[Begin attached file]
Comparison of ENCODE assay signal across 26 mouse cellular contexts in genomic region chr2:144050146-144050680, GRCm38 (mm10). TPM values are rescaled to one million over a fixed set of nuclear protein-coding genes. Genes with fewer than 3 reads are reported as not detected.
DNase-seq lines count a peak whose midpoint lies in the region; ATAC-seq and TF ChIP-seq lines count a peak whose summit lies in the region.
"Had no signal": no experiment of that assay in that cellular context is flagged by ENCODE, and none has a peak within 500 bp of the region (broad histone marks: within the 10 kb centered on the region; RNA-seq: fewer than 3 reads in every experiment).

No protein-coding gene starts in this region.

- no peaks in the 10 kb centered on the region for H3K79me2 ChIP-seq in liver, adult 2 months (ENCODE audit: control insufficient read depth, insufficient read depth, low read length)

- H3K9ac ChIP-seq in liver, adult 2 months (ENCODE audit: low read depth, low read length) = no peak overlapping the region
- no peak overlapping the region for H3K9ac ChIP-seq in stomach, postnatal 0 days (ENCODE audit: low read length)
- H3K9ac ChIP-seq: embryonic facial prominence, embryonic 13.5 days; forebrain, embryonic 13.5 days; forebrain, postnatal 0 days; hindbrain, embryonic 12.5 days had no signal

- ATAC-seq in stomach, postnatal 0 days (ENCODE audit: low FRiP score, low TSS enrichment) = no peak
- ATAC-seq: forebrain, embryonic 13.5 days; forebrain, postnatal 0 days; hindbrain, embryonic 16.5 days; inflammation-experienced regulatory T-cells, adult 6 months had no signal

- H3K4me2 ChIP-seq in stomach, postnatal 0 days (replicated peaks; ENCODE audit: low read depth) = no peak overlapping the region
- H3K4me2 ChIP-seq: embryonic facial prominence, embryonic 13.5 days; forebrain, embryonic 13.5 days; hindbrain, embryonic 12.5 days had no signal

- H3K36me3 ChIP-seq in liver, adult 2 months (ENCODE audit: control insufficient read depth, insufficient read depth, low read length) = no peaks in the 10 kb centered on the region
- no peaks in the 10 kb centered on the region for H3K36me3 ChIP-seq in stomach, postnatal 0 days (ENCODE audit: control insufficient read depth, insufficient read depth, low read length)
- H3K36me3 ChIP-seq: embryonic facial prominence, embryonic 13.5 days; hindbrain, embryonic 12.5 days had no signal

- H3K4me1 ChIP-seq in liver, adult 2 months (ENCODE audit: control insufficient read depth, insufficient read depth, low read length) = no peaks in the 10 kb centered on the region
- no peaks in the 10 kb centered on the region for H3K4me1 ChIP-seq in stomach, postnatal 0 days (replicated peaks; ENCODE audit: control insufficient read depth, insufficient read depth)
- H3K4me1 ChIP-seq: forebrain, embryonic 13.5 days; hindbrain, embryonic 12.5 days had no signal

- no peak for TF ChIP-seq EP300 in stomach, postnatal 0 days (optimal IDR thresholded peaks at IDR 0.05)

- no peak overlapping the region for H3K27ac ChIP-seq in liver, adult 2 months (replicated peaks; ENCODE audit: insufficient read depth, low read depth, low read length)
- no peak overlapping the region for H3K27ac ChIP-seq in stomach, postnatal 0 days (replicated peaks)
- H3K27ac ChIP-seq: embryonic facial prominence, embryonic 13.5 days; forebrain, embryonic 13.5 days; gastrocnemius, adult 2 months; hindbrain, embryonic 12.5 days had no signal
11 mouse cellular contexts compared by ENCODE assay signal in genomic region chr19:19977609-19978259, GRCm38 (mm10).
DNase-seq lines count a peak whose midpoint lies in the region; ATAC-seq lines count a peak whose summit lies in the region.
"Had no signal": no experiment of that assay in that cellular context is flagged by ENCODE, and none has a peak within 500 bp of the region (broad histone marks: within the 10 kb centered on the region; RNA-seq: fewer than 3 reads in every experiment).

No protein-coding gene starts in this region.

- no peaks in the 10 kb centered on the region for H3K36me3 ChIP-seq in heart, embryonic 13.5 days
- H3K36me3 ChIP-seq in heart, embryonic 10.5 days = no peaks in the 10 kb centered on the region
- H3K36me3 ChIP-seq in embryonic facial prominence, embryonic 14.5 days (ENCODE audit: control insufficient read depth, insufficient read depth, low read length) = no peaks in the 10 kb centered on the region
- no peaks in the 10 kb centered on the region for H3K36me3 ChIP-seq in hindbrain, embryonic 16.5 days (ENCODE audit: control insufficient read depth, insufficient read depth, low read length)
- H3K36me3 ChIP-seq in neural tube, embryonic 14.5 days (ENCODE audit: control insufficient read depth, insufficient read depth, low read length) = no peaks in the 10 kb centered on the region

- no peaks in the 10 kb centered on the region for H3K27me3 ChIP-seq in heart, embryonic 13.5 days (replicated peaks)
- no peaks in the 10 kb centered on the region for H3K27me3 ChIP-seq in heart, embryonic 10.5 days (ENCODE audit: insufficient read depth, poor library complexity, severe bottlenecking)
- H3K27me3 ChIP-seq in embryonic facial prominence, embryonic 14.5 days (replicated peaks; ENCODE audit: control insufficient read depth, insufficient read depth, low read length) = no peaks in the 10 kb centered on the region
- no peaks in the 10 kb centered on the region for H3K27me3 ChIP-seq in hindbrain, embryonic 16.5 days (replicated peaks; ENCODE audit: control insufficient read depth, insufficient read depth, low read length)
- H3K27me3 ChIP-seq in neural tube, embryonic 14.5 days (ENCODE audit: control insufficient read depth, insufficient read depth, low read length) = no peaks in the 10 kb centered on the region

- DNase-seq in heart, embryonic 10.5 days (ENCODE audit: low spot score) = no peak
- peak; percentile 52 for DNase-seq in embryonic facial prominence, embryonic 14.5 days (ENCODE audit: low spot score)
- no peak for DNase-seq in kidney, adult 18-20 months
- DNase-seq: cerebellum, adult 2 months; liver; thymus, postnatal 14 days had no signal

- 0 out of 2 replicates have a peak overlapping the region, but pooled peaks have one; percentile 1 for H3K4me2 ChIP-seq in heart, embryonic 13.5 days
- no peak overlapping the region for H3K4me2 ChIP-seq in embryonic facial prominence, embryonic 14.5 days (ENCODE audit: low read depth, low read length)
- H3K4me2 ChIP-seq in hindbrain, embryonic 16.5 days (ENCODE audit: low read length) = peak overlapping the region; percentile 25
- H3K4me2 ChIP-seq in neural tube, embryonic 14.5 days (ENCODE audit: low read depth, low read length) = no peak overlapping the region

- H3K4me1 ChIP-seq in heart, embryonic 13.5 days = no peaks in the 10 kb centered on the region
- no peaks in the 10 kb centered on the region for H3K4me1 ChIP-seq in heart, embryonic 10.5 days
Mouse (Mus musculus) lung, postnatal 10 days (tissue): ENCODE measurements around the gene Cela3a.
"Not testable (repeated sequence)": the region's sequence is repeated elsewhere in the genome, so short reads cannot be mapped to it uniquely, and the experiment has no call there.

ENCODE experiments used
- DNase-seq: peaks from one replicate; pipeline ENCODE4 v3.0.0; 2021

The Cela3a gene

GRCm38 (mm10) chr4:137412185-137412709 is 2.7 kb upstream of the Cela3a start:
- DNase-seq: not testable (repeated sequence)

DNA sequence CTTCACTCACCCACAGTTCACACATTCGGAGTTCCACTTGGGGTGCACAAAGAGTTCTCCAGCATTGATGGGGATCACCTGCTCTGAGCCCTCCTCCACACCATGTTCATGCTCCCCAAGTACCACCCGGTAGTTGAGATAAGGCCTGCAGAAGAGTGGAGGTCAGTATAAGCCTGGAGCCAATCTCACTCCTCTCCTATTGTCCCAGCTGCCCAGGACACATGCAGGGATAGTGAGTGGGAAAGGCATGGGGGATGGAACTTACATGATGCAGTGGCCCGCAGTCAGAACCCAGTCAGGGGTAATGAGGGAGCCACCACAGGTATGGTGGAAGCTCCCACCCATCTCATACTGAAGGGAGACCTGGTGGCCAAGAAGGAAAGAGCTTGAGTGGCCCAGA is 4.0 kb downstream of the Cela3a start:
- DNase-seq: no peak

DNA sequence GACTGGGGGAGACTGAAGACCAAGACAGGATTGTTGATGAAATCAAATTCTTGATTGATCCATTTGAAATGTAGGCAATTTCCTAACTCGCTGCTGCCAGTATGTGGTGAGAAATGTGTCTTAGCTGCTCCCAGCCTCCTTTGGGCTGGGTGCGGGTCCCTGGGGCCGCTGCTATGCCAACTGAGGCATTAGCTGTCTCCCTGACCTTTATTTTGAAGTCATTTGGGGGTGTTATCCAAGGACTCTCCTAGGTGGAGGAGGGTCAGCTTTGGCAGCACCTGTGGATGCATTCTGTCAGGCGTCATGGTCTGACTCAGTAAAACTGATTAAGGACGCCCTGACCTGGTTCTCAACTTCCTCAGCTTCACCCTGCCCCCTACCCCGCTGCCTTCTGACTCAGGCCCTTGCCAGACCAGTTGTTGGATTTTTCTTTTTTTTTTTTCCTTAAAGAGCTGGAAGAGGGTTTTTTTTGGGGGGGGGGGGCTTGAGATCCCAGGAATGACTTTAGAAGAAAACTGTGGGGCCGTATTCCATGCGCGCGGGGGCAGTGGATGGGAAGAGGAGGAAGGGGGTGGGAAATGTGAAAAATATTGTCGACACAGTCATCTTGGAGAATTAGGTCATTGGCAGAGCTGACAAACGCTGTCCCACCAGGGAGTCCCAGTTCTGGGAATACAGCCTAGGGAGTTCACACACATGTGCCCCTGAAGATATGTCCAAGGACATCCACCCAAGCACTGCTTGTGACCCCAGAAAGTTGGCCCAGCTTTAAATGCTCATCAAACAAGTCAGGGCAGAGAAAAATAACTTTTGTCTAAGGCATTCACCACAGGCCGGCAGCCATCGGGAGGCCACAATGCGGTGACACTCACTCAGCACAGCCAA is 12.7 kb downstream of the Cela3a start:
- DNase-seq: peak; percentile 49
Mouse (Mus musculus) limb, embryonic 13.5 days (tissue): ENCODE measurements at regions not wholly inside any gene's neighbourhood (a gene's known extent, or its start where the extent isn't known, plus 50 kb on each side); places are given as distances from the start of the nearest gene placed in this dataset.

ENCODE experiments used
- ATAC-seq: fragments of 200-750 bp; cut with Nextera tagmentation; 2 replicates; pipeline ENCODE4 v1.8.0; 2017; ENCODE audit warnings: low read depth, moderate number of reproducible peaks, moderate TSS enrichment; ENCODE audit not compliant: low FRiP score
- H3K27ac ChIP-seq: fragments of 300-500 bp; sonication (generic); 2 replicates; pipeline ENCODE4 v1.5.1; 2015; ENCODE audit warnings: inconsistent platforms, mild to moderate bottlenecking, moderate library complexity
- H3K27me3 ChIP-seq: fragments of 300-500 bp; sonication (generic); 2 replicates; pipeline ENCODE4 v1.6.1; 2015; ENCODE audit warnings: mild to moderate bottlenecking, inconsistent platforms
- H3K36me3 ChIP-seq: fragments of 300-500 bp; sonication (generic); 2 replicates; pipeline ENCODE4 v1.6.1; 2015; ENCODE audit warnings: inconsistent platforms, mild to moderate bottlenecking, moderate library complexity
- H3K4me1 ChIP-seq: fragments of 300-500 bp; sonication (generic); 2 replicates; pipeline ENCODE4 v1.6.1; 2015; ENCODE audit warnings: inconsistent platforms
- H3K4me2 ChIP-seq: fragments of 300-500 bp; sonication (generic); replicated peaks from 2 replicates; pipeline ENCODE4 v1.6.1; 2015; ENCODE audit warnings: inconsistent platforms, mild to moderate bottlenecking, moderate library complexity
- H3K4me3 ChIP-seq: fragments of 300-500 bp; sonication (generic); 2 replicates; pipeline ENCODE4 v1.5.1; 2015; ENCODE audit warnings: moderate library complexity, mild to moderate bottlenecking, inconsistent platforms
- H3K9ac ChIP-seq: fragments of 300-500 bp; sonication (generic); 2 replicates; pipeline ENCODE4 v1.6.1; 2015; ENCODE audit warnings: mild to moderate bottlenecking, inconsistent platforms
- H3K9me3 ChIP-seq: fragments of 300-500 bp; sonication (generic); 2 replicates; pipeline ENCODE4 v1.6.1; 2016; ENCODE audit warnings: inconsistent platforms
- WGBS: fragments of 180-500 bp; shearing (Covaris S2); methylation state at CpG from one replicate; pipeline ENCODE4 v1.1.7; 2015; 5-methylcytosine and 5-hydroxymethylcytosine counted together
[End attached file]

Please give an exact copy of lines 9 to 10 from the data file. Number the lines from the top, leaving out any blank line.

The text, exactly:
- ATAC-seq in stomach, postnatal 0 days (ENCODE audit: low FRiP score, low TSS enrichment) = no peak
- ATAC-seq: forebrain, embryonic 13.5 days; forebrain, postnatal 0 days; hindbrain, embryonic 16.5 days; inflammation-experienced regulatory T-cells, adult 6 months had no signal